Hundreds of anti-mandate Utahns pack hearing to protest Biden's employer vaccine rule

People in opposition to the Biden administration’s vaccine mandate raise their hands during a meeting at the state Capitol on Monday. (Scott G Winterton, Deseret News)

Estimated read time: 3-4 minutes

SALT LAKE CITY — Hundreds of unmasked, anti-vaccine mandate Utahns packed into a committee room on Utah's Capitol Hill early Monday, spilling into an overflow room, to tell lawmakers to fight President Joe Biden's vaccine requirements for large employers.

Utah lawmakers held the special Business and Labor Interim Committee hearing to discuss and take input on the proposed emergency rule to which Utah Gov. Spencer Cox, legislative leaders and Utah Attorney General Sean Reyes have expressed clear opposition.

Sen. Curt Bramble, R-Provo, committee chairman, said an estimated 600 to 700 people attended the hearing, an unheard of turnout. That's in addition to over 230 who tuned in to the meeting online.

"I don't believe we've ever seen anything like this," he said.

At the beginning of the hearing, Bramble asked how many attendees had come to express support for the rule, to which no hands were raised. When he asked how many were there in opposition, practically every hand shot into the air.

Most, if not all, those who came to protest Biden's rule were unmasked. Outside of the House building on the Utah Capitol campus where the hearing was being held, several anti-mandate signs lined the sidewalk. Some read, "My body my choice" and "We want freedom to choose!"

Conservatives in Utah and across the nation continue to grapple with Biden's plan to require employers with 100 or more employees to either require their employees to get a COVID-19 vaccine shot, submit to weekly testing or be fired. All federal workers would also be required to get the shot.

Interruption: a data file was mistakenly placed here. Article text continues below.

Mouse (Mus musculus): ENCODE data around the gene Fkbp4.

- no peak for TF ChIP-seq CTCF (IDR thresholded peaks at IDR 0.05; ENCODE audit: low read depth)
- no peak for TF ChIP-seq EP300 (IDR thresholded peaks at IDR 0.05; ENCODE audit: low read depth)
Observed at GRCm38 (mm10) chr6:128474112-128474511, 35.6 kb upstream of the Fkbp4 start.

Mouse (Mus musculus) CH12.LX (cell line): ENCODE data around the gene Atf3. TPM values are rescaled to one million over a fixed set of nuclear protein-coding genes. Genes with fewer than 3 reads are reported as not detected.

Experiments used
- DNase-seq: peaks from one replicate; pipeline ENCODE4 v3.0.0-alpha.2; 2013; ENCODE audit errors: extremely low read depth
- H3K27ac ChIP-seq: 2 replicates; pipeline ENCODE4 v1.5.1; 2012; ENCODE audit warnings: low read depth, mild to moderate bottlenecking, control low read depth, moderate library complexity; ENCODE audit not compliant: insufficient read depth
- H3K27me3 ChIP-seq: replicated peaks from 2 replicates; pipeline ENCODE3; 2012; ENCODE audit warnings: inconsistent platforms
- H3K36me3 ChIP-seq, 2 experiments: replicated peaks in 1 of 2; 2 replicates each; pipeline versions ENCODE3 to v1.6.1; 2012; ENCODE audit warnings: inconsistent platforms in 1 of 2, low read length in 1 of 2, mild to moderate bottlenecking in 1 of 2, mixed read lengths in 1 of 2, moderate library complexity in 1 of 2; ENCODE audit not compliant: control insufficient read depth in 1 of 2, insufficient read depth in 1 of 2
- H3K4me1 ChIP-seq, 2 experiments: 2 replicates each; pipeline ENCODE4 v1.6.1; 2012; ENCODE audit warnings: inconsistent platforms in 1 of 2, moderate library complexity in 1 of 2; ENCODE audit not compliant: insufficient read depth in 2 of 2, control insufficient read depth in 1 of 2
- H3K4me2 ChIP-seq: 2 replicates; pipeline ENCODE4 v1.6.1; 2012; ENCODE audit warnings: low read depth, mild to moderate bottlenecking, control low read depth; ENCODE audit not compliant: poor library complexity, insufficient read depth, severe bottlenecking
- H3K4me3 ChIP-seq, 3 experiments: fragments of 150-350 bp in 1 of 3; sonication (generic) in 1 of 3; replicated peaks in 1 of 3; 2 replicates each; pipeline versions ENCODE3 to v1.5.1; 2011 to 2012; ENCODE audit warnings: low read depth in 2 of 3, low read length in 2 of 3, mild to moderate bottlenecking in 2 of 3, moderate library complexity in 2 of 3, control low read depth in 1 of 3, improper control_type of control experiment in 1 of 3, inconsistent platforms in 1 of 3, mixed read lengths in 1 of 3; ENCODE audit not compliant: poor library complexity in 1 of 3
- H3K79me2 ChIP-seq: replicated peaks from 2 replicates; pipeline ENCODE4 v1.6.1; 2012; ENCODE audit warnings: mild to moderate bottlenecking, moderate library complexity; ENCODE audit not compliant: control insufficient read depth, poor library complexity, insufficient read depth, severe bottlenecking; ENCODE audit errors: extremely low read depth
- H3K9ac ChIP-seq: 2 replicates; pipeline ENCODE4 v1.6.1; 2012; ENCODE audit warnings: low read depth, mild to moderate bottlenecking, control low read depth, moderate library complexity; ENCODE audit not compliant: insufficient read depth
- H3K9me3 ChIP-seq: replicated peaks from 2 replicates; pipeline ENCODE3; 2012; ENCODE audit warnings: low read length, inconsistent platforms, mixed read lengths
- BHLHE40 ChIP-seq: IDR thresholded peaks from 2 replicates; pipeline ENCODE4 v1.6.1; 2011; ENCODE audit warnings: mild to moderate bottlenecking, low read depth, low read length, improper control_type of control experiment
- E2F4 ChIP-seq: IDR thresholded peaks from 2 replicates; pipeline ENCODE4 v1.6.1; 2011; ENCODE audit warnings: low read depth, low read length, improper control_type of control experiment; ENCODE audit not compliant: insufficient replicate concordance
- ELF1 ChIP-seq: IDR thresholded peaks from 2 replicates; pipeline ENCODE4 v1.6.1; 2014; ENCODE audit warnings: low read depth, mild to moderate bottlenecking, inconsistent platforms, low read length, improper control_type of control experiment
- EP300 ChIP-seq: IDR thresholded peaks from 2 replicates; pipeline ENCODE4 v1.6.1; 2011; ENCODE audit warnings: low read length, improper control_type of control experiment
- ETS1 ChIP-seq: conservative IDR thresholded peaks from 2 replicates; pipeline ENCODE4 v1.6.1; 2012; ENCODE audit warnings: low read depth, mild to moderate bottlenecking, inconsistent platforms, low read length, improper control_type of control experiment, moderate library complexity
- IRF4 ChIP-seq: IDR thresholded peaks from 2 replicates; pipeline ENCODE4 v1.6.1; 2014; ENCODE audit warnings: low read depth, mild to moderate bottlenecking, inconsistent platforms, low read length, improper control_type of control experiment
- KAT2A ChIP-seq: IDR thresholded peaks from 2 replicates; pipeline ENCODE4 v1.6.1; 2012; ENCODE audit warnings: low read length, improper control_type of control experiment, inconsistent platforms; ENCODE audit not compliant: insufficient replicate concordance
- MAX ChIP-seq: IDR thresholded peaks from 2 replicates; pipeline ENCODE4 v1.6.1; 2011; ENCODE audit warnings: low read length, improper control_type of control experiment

The Occupational Safety and Health Administration in coming weeks plans to issue an emergency temporary standard implementing the new requirement, which will cover an estimated 80 million private-sector workers. Businesses that don't comply could face fines of up to $14,000 per violation.

In Utah, legislative leaders have said they're bracing for a possible special session in October in an attempt to tackle the president's large employer vaccination requirements, though what a possible Utah legislative solution looks like is unclear.

Reyes is among a group of state attorneys general poised to take legal action when the vaccine rules become official.

Last month, a vocal group opposed to Biden's vaccine mandate flooded the Utah Legislature's Health and Human Services Interim Committee to urge lawmakers to pass legislation protecting businesses from requiring employees to be vaccinated.

Last week, Gov. Spencer Cox said he supports businesses in their decisions on whether or not to require their employees to get COVID-19 vaccines, but he would not support a bill to ban businesses from requiring them. When asked by a reporter if a bill banning the mandates would be "dead on arrival" at his desk, the governor gave a firm, one-word answer: "Yes."

It's not clear, however, whether a Utah lawmaker will indeed run a bill to ban businesses from requiring COVID-19 vaccinations.

Earlier this year, Sen. Mike Kennedy, R-Alpine, sponsored a bill that would have banned private businesses from imposing a COVID-19 vaccine mandate. The legislation, SB208, won approval from the Senate Health and Human Services Committee, passed an initial vote from the full Senate on a 17-11 vote, but never received the final vote it needed to clear the Senate.

Currently, Utah officials are waiting for the details of the Biden rule, which OSHA would issue in the form of an emergency standard, before deciding what to do, though Reyes is poised to sue.

Rep. Joel Ferry, R-Brigham City, asked if the "ramification" of Utah not adopting the rule would be the federal government "taking over our OSHA department."

"That could potentially be the final solution," said Utah Labor Commissioner Jaceson Maughan. "That is a worst case scenario but it potentially exists."

This story will be updated.

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Katie McKellar


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